SWEENEY TODD To 2 July.

Bolton.

SWEENEY TODD
music and lyrics by Stephen Sondheim book by Hugh Wheeler.

Octagon Theatre Howell Croft South BL1 1SB To 2 July 2011.
Mon-Sat 7.30pm Mat 25, 29 June 2pm.
Audio-described 30 June.
Runs 2hr 50min One interval.

TICKETS: 01204 520661.
www.octagonbolton.co.uk
Review: Timothy Ramsden 18 July.

Razor-and-pies musical over-spiced with a bit too much production.
Having cut her Octagonal teeth on two fine Dickensian Christmas shows, Assistant Director Elizabeth Newman now has her follicles challenged with another feature of David Thacker’s Octagon regime, the end-of-season musical-play – this year, another slice of dark Victoriana.

British playwright Chris Bond has adapted several popular Victorian melodramas, infusing them with shots of theatrical sophistication and dramatic motivation. Bond’s changing of Sweeney Todd from mere bloodthirsty criminal to a revenger against the powerful wrongdoer, and subsequent malcontent against the world, with unintended consequences, attracted American Stephen Sondheim to use his version as starting-point for this musical. Its songs mix intense personal obsession and stylistically broader pastiches of popular 19th-century musical idioms.

Newman’s account of The Demon Barber of Fleet Street is stronger on the demoniality than the Street – though the community chorus helpfully fills out the crowds massing around Mrs Lovett’s pie-shop when her appalling products are transformed after Sweeney moves in upstairs and his cut-throat barbering economically, if temporarily, assuages his revenge-lust and the popular hunger for meat pies.

This chorus also helpfully creates bedlam, crowded on a high balcony, part of designer Lucy Sierra’s abstract set of grills and platforms. It’s through one of these that Tobias Beer’s Sweeney appears, a figure from hell, with his violin – later accompanied by Ruth Alexander Rubin’s Mrs Lovett – a child-scaring urban myth in the making.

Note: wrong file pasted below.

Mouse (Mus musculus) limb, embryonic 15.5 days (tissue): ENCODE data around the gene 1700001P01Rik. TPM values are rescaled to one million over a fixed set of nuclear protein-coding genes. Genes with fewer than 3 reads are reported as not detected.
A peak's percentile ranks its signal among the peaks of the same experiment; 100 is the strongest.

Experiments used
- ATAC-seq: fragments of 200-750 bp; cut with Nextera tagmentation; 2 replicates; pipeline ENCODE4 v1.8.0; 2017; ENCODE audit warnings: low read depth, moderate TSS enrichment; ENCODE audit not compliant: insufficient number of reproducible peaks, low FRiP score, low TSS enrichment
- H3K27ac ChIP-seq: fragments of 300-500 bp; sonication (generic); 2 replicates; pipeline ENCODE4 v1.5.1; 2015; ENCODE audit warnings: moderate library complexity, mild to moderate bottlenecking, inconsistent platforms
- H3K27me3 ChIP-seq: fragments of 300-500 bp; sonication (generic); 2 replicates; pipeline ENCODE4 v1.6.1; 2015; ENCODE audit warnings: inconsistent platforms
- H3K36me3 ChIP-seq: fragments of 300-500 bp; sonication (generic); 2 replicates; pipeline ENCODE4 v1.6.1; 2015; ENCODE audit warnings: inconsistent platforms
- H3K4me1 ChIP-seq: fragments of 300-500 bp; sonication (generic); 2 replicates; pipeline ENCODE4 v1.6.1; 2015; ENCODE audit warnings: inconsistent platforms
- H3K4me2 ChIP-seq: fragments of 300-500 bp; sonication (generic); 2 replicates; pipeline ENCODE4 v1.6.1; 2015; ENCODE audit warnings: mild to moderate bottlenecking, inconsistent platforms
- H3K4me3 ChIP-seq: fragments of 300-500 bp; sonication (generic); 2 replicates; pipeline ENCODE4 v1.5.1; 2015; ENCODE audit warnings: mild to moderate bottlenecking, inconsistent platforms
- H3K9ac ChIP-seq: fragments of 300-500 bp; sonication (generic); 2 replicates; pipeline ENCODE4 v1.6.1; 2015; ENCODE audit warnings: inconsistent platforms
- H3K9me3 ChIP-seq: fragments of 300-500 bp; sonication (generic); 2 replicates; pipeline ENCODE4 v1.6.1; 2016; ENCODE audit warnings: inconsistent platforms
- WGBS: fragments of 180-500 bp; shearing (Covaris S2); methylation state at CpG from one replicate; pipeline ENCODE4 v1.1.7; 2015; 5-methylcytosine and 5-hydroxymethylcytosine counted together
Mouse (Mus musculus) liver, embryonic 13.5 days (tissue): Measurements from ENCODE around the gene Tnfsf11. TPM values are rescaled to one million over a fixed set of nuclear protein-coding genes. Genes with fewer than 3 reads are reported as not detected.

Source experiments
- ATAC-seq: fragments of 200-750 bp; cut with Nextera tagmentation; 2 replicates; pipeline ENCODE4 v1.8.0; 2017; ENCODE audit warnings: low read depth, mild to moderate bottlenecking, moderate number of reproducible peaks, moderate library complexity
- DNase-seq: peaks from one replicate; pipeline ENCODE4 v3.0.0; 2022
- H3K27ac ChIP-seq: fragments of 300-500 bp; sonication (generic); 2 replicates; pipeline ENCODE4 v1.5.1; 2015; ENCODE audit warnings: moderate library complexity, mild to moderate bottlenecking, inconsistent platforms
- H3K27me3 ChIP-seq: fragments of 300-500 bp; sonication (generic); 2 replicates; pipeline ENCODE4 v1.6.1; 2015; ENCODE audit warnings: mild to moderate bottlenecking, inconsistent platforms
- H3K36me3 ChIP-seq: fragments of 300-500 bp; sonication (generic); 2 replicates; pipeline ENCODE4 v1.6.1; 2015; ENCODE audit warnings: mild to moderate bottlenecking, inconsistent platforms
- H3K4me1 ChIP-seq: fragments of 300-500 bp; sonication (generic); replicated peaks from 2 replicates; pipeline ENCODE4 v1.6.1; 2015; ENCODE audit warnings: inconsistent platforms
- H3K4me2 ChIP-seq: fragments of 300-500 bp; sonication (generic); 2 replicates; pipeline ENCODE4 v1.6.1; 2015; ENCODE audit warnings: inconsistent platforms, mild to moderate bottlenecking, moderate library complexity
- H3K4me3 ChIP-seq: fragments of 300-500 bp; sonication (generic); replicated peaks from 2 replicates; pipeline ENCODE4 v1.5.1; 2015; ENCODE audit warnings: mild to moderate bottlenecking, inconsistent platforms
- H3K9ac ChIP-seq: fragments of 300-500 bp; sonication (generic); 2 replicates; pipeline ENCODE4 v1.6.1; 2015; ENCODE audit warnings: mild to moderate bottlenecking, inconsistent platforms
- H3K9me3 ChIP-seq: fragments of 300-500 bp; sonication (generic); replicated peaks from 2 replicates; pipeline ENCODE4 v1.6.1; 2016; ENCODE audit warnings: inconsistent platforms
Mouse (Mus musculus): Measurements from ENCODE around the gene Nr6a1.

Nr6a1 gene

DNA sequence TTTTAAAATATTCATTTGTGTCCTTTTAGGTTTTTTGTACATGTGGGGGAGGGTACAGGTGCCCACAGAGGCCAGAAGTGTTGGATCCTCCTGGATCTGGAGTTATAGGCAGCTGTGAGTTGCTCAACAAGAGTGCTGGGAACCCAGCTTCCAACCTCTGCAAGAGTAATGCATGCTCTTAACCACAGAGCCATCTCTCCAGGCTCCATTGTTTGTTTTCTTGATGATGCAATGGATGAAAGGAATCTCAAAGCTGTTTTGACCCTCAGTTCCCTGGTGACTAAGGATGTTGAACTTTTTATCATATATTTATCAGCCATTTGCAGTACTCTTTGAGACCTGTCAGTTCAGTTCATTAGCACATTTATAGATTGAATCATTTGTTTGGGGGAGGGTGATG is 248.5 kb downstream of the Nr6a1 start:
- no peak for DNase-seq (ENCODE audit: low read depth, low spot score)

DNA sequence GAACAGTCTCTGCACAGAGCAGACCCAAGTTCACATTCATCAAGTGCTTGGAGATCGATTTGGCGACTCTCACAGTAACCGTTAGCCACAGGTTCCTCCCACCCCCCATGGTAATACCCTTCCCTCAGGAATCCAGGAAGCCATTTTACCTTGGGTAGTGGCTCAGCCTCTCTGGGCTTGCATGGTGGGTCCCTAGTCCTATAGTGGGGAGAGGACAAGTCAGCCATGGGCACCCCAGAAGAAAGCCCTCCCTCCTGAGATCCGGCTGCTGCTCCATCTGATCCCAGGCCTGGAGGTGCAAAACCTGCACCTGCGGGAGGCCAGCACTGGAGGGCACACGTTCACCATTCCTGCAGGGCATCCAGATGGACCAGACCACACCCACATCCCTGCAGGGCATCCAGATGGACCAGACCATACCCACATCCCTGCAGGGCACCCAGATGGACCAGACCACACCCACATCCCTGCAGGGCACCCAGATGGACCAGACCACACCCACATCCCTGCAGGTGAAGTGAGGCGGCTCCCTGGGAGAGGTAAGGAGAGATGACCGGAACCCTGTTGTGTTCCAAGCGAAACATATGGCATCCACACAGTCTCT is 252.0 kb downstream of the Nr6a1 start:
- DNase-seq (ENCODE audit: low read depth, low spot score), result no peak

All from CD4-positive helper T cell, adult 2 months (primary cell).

While presenting London as an abstract hell’s kitchen increases the sense of an internal obsession, this is at the cost of the young lovers Anthony and Johanna, who can make little impact in this Sweeney. And realistic elements can be surprisingly clumsy: the barber ‘death-trap’ chair is underwhelming, the chute for dispatching carcases to be turned into ingredients elaborately obtrusive.

Over-amplification divorces voices from the people onstage Actors play instruments, with Sweeney’s violin-bow doubling as his razor, an unconvincing stylisation which increases the sense of obsession while disallowing that even the obsessed move within an outside reality. And several aggressively modern objects deny the sense that this is a world seen through a Victorian obsessive’s mind. A pity, in what’s part-way to a fine, grim evening.

Anthony Hope: John Addison.
Jonas Fogg: Tom Attwood.
Tobias Ragg: Adam Barlow.
Sweeney Todd: Tobias Beer.
Pirelli/Bird Seller: Clara Darcy.
The Beadle: Lloyd Gorman.
Judge Turpin: Mark Heenehan.
Beggar Woman: Barbara Hockaday.
Mrs Lovett: Ruth Alexander Rubin.
Johanna: Sarah Vezmar.
Community company: Adam Atkinson, Anne Bain, Christian Brabin, Conrad Cowley, Caroline Garcia-Cox, Lynne Glen, James Harty, Hayley Jackson, Andrea Lancaster, Dan Mehers, Eleanor Molloy, George D Sharpe, Anthony L Ward, Louise Wilson, John Wright.

Director: Elizabeth Newman.
Designer: Lucy Sierra.
Lighting: Ciaran Bagnall.
Sound: Andy Smith.
Music Director: Tom Attwood.
Movement director: Lesley Hutchison.
Costume: Mary Horan.

2011-06-24 13:20:46

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